From Dr. Britt Reagin:
When I started practicing orthodontics in 2006 I had exactly zero hours in education on how to manage people. My mentors were Michael Scott from the office and Mr. Burns from the Simpsons. Being extroverted I had spent my life around people and I had a good idea of how to get along with others, but I had no real background on managing or leading others.
That lead to a rough start and plenty of mistakes.
One mistake in particular was how I attempted progress reviews. Not having any prior experience in reviewing staff, I simply listened to the masses on Google of how to do a proper performance review. After reading several articles from “experts” it seemed the best method was to use “the sandwich technique”?
It goes like this: employee you are doing a good job at X, you need improvement on Y and you are doing a good job on Z.
Seems pretty simple.
Well, if you have ever given a review like this you know that all the team member recalls is the Y….what they are not doing well. I remember the feeling I had after serving up what I thought were “subway approved sandwiches” to our employees. Only to find out over time that this type of review breeds negativity, distrust, and a lack of fulfillment in one’s work.
All they heard was that I did not value them as an employee.
As I was doling out these “amazing sub sandwiches” I was also being sure to correct folks when they made a mistake. We were going to run a tight and perfect ship and the only way to do that is to make sure people know when they mess up….right? Isn’t that what managers are supposed to do? Go around looking for mess ups and then correct them. Over time I felt like all I could see was what was not going right and all our team was feeling was “oh God, I hope I don’t mess up today.” Let me tell you, this is no way to lead, manage, or encourage others.
Something had to change and that something was ME. I needed a paradigm shift in managing and leading people. I had to learn and learn fast.
This time I took care to research and read books on business, management, and leadership. I cannot count how many books I inhaled during this time and in a matter of months. Some of my favorites were: The E Myth (Gerber), Five Levels of Leadership (Maxwell), and Extreme Ownership (Willink).
In addition to reading, I sought out advice from other leaders that I valued as mentors and friends. Several but not all of these folks were: Mike H., Gary B., Brian A., and Josh R. They all had a major influence on me and the way I lead my team now.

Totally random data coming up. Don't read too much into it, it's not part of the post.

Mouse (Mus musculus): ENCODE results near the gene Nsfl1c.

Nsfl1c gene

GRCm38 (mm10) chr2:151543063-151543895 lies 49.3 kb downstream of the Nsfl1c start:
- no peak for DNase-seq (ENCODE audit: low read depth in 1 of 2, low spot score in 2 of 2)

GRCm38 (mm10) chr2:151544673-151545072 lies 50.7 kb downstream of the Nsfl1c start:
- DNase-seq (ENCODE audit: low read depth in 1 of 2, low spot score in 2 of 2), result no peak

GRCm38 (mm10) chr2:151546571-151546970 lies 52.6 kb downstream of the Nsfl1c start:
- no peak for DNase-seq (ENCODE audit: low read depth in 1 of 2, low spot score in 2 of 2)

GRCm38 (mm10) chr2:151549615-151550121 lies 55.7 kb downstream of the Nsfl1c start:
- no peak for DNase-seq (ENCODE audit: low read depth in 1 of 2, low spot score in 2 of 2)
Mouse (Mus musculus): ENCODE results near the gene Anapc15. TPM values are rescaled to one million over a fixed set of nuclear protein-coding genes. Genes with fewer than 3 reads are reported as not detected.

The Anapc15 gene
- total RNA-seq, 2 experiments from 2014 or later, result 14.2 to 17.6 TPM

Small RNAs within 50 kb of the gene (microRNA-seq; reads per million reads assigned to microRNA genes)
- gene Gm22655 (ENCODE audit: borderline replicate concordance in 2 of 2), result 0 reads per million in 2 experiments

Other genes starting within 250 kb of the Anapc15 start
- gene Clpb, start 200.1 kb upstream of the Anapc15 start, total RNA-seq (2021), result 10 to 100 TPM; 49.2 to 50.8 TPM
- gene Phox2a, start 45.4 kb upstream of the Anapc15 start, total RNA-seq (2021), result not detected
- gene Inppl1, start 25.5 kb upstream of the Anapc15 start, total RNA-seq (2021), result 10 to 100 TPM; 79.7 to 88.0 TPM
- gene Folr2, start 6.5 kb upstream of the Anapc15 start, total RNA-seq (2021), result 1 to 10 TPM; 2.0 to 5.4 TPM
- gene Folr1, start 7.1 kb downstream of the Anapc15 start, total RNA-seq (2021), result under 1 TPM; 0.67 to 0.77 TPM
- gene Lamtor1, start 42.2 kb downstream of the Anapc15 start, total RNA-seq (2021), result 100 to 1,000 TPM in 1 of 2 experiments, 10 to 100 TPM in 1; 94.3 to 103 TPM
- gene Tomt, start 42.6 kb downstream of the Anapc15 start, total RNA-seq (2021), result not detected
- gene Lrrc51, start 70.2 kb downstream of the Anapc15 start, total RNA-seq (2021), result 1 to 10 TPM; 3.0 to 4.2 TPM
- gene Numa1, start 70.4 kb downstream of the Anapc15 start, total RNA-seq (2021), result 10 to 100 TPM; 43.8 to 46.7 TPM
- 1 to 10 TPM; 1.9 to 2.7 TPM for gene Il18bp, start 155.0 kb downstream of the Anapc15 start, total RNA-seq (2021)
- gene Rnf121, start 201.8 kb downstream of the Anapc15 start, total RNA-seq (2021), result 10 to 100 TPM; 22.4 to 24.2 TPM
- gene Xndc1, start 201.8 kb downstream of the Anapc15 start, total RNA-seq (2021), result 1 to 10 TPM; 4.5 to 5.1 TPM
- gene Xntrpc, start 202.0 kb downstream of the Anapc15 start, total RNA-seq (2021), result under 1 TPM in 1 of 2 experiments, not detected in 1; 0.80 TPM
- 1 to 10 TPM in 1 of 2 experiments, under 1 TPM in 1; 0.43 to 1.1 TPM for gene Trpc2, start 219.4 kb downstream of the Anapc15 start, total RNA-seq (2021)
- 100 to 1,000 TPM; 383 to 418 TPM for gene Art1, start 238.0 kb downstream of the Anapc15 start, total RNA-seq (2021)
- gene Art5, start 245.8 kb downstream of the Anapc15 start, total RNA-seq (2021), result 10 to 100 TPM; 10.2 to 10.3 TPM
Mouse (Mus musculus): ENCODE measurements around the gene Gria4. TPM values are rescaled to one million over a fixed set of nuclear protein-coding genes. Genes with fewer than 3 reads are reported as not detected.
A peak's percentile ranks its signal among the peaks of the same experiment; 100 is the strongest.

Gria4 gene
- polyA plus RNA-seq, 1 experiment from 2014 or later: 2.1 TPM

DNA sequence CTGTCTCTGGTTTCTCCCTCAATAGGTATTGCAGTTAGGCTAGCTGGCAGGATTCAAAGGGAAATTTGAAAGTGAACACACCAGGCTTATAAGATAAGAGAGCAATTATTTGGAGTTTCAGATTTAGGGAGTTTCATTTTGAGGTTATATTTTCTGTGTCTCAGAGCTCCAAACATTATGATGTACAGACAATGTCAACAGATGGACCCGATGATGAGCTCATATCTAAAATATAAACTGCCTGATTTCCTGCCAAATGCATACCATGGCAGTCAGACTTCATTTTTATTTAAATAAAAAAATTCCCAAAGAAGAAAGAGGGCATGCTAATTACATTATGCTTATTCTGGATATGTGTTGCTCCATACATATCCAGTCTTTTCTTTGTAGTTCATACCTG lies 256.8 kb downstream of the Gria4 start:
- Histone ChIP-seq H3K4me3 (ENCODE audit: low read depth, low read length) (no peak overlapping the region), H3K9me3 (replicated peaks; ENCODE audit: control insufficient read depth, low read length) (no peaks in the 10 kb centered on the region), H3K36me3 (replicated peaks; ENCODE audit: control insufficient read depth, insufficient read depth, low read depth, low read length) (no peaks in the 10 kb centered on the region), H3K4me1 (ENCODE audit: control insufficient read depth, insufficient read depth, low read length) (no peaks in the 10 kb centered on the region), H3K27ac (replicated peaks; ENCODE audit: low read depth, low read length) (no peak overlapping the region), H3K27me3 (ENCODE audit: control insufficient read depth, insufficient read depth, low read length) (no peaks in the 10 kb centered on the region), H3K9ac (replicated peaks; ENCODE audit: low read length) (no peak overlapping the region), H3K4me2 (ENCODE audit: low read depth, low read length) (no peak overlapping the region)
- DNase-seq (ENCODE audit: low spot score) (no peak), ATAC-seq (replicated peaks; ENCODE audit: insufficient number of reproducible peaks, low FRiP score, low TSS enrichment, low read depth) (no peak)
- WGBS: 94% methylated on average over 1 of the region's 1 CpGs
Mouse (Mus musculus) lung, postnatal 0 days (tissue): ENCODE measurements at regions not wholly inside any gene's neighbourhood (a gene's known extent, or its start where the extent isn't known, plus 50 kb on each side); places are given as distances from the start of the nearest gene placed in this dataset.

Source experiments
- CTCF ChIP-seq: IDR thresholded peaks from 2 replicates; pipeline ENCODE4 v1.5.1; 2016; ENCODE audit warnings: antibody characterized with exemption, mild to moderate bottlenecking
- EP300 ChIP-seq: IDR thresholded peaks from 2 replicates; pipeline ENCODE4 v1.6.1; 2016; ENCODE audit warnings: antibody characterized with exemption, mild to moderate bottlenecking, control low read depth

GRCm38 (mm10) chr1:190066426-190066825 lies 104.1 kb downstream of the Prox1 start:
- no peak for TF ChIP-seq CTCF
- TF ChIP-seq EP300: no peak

Mike taught me that when I help others achieve their goals, my goals will take care of themselves.
Our performance reviews instantly changed, I now ask 4 basic things:
- How do you think you are performing in key areas of the business?
- What are your goals in the work place and how can I help you achieve them?
- What are your goals personally, and if you give me permission how can I help you achieve them?
- How can I improve as a leader?
Gary taught me to always put my best foot forward and let God take care of the rest. Brian taught me what it means to be a caring teammate, and that we are in this together…even when we have bad days…we can still have each other’s back. I needed to be more caring and compassionate. Josh taught me to look for the positive in our staff and what they are doing right and praise them when I see it.
This will breed a culture of trust and positivity.
Slowly and baby step after baby step it has started to change for me. I cannot thank the authors and mentors enough for their advice and example along the way. I am not managing perfectly by any stretch, but I am better than I used to be☺
I will list a few additional tips below:
- You do not have a staff, you have a team, and you are part of that team.
- Start your day with a team huddle and if possible (depending on the size of the team) everyone can have a part.
- In our huddle we start with a positive quote, talk about the day ahead, recite our customer service Core 4 (got this from Chic-fil-A), read an online review and say a “tip” from our tip jar. Our tips are interoffice pats on the back, that build each other up. In the huddle each person, except me, has a role.
- Read a team book at least once per year. Start with the Energy Bus if you have not yet done one. Let someone else lead the discussion.
- Do performance reviews where the team member evaluates themselves, sets goals and evaluates you as a leader. Then help them reach their professional goals and if they give you permission you can also help them reach personal goals.
- Acknowledge their hard work and efforts and never take the credit yourself.
- Praise in public and criticize in private. And when you have to talk to someone about “a thing”, you need to be specific and set clear expectations and tell them why it is important.
- Example, Susie I really need you be sure and call the patient by name 2-3 times during the visit. The most important word to another person is their name, and when you use their name it makes them feel good. Most people do not know what we did or how well we did it, but they know how we made them feel. If you make them feel good they will tell other people about our office. When they do that it helps all of us keep our jobs and be able to do fun things as a team.
Our team is not perfect, but we are trying to continually improve a little bit at a time.
Good luck on your management and leadership journey and feel free to reach out if you have any questions for me. If you would like a copy of our performance review (which is a collaboration of others before me) please email firstname.lastname@example.org and we will be happy to share.
Let us know how we can help!
Dr. Britt Reagin